Past (but not Current)
In recent years
Many moons ago
Andy Turner's Teaching History
- In 1998, about a year after completing a masters degree Andy delivered Lecture 8: Introduction to Spatial Analysis of the GEOG1010: Geographical Modelling and Spatial Analysis module aimed at Level 1 undergraduates.
- GEOG1010 gave a broad introduction to GIS and was convened by Andy's colleagues and mentors
Stan Openshaw and
- In 1993, Stan delivered an earlier version of this lecture to Andy when he was a student. That lecture and indeed the whole module was inspirational, so it was quite a thing to be delivering the lecture 5 years later.
- Sadly, Stan retired early due to ill health (caused by a major stroke) around about the year 2000. Andy's scholarly work at that time retained a research focus and was somewhat removed from undergarduate and postgraduate teaching in the school.
- In Semester 2, 2005, Andy returned to the lecturing stage for further training and to help Steve deliver the second part of
GEOG2750: Earth Observation & GIS of the Physical Environment
- Andy acted in a supporting role, and as part of a double act - raised questions, made observations and elaborated on some of the ideas and concepts presented.
- GEOG2750 was aimed at Level 2 undergraduates and spanned both semesters of the academic year.
- The second part of the module taken in Semester 2 was based on a Level 4 masters module GEOG5060: GIS and Environment.
- In Semester 2, 2005, GEOG5060 was to drop Lecture 7: Interpolation since the subject was adequately covered in other pre-requisite or co-requisite modules across the various programs of study.
- In it's place, there was to be a new lecture, practical and assignment which Andy designed and delivered under the mentorship of Steve.
- This further informal lecturer training presented an opportunity for Andy to involve students in some on-going research (greater research engagement had been requested in previous student feedback).
- Andy geared the module component towards the analysis of raster digital elevation model data using geomorphometrics. Andy encouraged the students to work collaboratively and to experiment and investigate the potential use of geomorphometrics.
- Encouraged by feedback from both Steve and the GEOG5060 students, Andy repeatedly delivered a lecture and practical in a similar way twice more (once a year). Andy stopped delivering this as he was tasked with other duties.
- In 2009 Andy was assigned a tutoring role on
- This involved working with a group of seven Level 1 students in Semester 1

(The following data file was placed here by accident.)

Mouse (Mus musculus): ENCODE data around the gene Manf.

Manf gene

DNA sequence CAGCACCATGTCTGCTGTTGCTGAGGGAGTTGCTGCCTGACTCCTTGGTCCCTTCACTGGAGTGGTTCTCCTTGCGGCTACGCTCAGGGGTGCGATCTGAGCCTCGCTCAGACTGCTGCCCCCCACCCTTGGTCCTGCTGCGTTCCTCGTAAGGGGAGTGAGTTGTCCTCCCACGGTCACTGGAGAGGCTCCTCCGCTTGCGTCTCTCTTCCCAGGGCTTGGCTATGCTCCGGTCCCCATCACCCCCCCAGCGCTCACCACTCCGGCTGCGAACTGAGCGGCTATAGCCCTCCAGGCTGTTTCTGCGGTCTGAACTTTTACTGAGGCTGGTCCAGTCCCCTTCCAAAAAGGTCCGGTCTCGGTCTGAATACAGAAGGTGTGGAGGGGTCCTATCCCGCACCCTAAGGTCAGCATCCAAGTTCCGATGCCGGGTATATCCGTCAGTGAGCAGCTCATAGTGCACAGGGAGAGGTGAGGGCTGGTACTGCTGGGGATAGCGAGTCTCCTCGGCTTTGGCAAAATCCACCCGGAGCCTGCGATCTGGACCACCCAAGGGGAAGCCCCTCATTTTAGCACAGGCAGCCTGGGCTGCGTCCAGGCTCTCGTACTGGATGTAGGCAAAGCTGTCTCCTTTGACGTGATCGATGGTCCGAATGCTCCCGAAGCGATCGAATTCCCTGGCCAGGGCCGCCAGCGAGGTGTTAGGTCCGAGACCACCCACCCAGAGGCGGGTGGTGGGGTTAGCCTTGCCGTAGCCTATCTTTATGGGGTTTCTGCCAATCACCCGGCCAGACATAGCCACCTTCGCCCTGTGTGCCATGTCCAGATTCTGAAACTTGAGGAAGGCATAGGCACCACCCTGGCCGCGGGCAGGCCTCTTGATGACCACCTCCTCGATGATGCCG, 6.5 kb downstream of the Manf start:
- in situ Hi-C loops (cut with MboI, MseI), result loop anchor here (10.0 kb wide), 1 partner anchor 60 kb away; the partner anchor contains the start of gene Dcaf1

- Some of the students were new to university and others were transfering from other courses.
- Some details of our collaborative working can be found on the web page I developed for this activity
- In 2010 Andy was assigned an undergraduate dissertation mentor role working with a group of four Level 2 geography students as part of GEOG2300 and GEOG3600.
- The student undergraduate dissertation work began in Level 2 as part of GEOG2300 which involved developing a research proposal. The dissertation work was then expected to continue over the summer and into Level 3 where it continued as GEOG3600.
- Each student project culminated in a dissertation thesis.
- Some details of our collaborative working can be found on the web page developed for this activity:
- In 2010 Andy was assigned a masters dissertation mentor role working with two masters students as part of GEOG5160.
- Andy has continued to be a tutor and since 2010 has supervised many undergraduate and master projects for students as part of their degree programmes.
- In 2013 Andy began convening GEOG5881M: GIS in the Workplace an Online Distnace Learning (ODL) module which he has continued delivering to date. Details of this work are available via the web page developed for this activity:
- In 2017 Andy trained as a postgraduate researcher supervisor and is co-supervising Yuanxuan Yang's PhD studies.
Professional Acredited Training
- The initial draft of this section is thanks to Andy Evans and the University of Leeds, School of Geography Student Academic Experience Review in 2009.
- Access good practice in teaching in the following ways:
- Staff have access to the latest Learning and Teaching (L&T) theory and practice through Planet, the journal of the Higher Education Academy Geography, Earth and Environment Subject Centre (GEES):
- The Journal of Geography in Higher Education:
- More general educational practice is engaged with through the University of Leeds Learning and Teaching Bulletin:
- The Casebook system of Learning and Teaching good practice:
- Along with the annual Learning and Teaching Conference:
- The School of Geography shares good practice via Learning and Teaching Committees, and at Programme Planning meetings, along with through the Peer Review Process - but we could always do more.
- Various strategic documents come together to inform and control the teaching undertaken by the University of Leeds School of Geography
- One outlines a plan and response to a National Student Survey (NSS), the University Programme and School Module Surveys, and External reviewer/consultant comments.
- A collective University of Leeds offering can be found via the following URL as a "Living Document":
- Research led teaching tends to condense the lessons of research so that others can gain knowledge and understanding faster. It is also about researching the teaching process and writing up pedagogical case studies.
- There is a balance to be reached between learning from first principles and taking things to the next logical step, and leaping forward being taught things, learning from direct experience, and learning from the lessons of others.
- Imagination, creativity, experiment and observation are as key to learning new things as critical thinking and learning from others.
- All thinkers can gain though studying the processes involved in teaching and learning.